Review: A Walk Among the Tombstones


A Walk Among the Tombstones is a Matthew Scudder movie from 2014.  Matthew Scudder is a character written by Lawrence Block that has been in one other movie and in 17 books.  This story comes from the 10th book in the series.  I’ve recently just read the first book in the series and reviewed it here:

Though I’ve only read one book and now seen this movie, I’m a big fan of Scudder and look forward to reading more of the books.  Liam Neeson plays Scudder, a recovering alcoholic, ex-police officer that isn’t a private detective, but does favors for people and for those favors, these people give Scudder gifts.

This film is written for the screen and directed by Scott Frank who also wrote and directed The Lookout.  He is also bringing another classic noir character to the screen soon, Hoke Mosely a character that has appeared in 5 books by Charles Willeford.  This story will be coming to the television screen instead of the big screen, but I still look forward to seeing it when it is released.  Frank has also written many other crime and neo-noir stories for the screen, he seems to have a good sense of taking a classic crime or noir novel and bringing it screen.

Some of the notable supporting cast is David Harbour, who often plays the creepy character, goes above and beyond in this film.  Dan Stevens plays a drug dealer/business type very well.  Stevens come onto my radar after his starring role in “The Guest.”  The Guest is a very fun movie that covers a lot of genres, if you haven’t seen it yet, I recommend it as well.  Ólafur Darri Ólafsson also plays a pretty creepy role that is a very interesting character.

So the story for this movie is a fellow AA member’s brother needs Scudder’s help.  Scudder meets with him and quickly figures out that he is a drug dealer.  This dealer has had his wife kidnapped and killed, but because he is a drug dealer he can not ask for the police’s help.  He asks Scudder for help and soon Scudder takes on the case.  The story takes off from there.  This is not only a neo-noir film in story, but is very much filmed in a classic noir style as well.  I really enjoyed this story and the visuals of the film. I really hope this is a new franchise for Liam Neeson now that Taken has run its course.  I would really look forward to seeing more movies with him as Scudder.  If you’re a Lawrence Block fan, or a Liam Neeson fan, or just a fan of a hardboiled tone, you will like this film.

Review: Frank Sinatra in a Blender by Matthew McBride


Frank Sinatra in a Blender may be the best title for a novel in a while.  Frank Sinatra is Matthew McBride’s first novel and was published by New Pulp Press.  NPP is a great source for some new inventive noir and pulp books and I look forward to reading more from this publisher in the future.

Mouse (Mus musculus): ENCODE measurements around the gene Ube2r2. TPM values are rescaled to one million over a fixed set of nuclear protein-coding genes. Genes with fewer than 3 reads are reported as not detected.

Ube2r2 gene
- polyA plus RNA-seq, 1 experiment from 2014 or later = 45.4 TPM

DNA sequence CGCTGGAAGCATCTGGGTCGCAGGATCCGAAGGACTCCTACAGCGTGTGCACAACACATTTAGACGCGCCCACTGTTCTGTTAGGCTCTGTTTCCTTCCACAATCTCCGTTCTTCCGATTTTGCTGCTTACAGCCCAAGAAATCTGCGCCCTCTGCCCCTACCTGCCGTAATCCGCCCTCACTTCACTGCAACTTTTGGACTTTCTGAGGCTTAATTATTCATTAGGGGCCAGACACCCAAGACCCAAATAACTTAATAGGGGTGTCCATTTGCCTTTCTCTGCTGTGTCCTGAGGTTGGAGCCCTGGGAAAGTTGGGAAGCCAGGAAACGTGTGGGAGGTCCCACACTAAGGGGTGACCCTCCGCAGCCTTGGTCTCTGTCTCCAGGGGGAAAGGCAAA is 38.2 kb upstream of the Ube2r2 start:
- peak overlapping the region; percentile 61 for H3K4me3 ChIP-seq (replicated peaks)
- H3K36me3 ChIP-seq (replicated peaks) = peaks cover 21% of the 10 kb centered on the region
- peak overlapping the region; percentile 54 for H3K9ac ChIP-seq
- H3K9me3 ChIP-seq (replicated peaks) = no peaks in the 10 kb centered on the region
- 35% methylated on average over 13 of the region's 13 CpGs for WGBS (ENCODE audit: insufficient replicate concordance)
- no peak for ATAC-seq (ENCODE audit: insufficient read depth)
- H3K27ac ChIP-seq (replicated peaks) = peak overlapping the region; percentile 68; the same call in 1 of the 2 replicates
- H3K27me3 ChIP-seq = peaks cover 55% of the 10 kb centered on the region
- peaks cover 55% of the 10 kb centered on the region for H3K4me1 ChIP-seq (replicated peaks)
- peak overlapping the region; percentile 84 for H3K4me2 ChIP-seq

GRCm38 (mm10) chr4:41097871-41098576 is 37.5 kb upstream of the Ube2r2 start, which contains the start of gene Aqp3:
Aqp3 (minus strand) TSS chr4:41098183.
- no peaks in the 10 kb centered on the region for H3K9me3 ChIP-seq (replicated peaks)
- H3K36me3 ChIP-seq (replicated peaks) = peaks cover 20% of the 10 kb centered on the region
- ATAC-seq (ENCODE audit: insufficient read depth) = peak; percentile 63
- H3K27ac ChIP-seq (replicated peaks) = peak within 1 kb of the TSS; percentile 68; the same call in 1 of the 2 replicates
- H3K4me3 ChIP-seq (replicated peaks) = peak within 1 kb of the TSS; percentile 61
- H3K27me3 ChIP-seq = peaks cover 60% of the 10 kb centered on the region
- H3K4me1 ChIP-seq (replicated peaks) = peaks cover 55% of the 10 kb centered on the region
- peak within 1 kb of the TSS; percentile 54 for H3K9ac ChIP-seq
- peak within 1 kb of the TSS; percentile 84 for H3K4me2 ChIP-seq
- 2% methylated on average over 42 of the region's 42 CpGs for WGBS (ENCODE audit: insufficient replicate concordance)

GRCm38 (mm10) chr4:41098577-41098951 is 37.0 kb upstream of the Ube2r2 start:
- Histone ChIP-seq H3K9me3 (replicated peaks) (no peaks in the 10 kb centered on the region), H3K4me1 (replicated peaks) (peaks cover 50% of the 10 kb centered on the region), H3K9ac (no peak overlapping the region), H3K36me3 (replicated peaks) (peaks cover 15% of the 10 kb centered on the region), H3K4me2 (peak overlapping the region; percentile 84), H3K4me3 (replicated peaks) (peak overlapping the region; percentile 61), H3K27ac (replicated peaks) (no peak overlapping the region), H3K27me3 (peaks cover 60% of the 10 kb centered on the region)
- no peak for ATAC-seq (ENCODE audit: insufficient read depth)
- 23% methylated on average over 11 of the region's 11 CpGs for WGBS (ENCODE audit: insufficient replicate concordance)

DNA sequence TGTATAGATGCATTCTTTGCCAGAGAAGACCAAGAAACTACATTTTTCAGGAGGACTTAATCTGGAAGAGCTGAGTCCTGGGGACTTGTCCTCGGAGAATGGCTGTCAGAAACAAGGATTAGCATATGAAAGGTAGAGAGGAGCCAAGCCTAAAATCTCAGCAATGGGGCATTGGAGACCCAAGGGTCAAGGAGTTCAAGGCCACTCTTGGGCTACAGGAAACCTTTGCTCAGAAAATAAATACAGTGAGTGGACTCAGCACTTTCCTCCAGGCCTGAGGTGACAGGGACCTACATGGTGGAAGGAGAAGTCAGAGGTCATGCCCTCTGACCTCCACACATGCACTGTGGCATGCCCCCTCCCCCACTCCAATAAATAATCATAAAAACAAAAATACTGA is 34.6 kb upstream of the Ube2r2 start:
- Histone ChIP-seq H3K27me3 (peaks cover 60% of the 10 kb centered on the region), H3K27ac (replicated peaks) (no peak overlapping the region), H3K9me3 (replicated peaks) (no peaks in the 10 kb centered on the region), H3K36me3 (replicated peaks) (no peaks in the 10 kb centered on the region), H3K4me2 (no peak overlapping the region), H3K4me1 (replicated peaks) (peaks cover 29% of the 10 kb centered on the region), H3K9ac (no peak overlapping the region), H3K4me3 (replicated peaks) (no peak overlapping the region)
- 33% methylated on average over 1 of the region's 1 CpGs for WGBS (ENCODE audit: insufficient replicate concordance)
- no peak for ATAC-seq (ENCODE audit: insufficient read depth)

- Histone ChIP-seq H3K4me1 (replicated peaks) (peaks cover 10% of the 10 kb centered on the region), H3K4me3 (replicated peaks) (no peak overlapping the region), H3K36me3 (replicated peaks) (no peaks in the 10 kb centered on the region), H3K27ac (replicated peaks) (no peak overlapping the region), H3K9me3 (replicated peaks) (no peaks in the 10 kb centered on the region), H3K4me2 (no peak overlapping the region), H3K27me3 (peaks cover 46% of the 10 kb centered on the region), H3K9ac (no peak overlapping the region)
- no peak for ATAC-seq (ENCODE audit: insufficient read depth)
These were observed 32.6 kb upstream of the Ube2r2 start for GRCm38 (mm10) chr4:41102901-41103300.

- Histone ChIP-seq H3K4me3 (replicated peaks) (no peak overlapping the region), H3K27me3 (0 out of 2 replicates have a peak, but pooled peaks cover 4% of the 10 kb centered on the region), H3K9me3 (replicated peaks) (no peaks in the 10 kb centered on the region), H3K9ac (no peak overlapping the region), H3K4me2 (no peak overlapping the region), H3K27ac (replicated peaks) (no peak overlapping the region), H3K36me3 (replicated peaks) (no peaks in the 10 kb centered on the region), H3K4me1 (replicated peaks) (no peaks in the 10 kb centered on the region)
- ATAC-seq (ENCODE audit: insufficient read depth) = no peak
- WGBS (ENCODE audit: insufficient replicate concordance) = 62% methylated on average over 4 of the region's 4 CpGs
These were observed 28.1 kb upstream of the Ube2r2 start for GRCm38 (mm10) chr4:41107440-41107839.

This book’s protagonist is Nick Valentine, an ex-cop that was really good at his job, but had substance abuse problems.  Nick is not drinking coffee anymore, because when he has a cup of coffee he wants a cigarette too and he’s quite smoking.  Well that’s a good start, unfortunately he has no desire to quite alcohol…or cocaine….or oxy or etc, etc.  Nick has a small Yorkie named Frank Sinatra, named for his fathers love of old blue eyes.  Nick’s father was a police officer as well, so Nick followed in his father’s footsteps.  Now that he is an ex-cop he has many contacts on the wrong side of the law.  He usually hangs out with them at a strip club and isn’t afraid to ride the fence and work both sides of the law for his personal gain.

We have Nick, down on his luck financially and is staying at his office with his dog.  He is called by the police to help with an apparent suicide that doesn’t look quite right.  Soon a credit union is robbed and one of the robbers is shot in the back and left for dead during the escape.  Nick puts 2 and 2 together and thinks both cases are connected.  He gets his underworld contacts to help him, while he is appearing to help the police on the case.  All this seems to be a plot to end up with some of the cash from the robbery.  This is where the story takes off and we have strippers, thugs from England, tweekers, fat thieves with a pension for them same strippers, an Amish cop, and of course our hero and his dog.  Who will get away with the money?  Who will get away alive?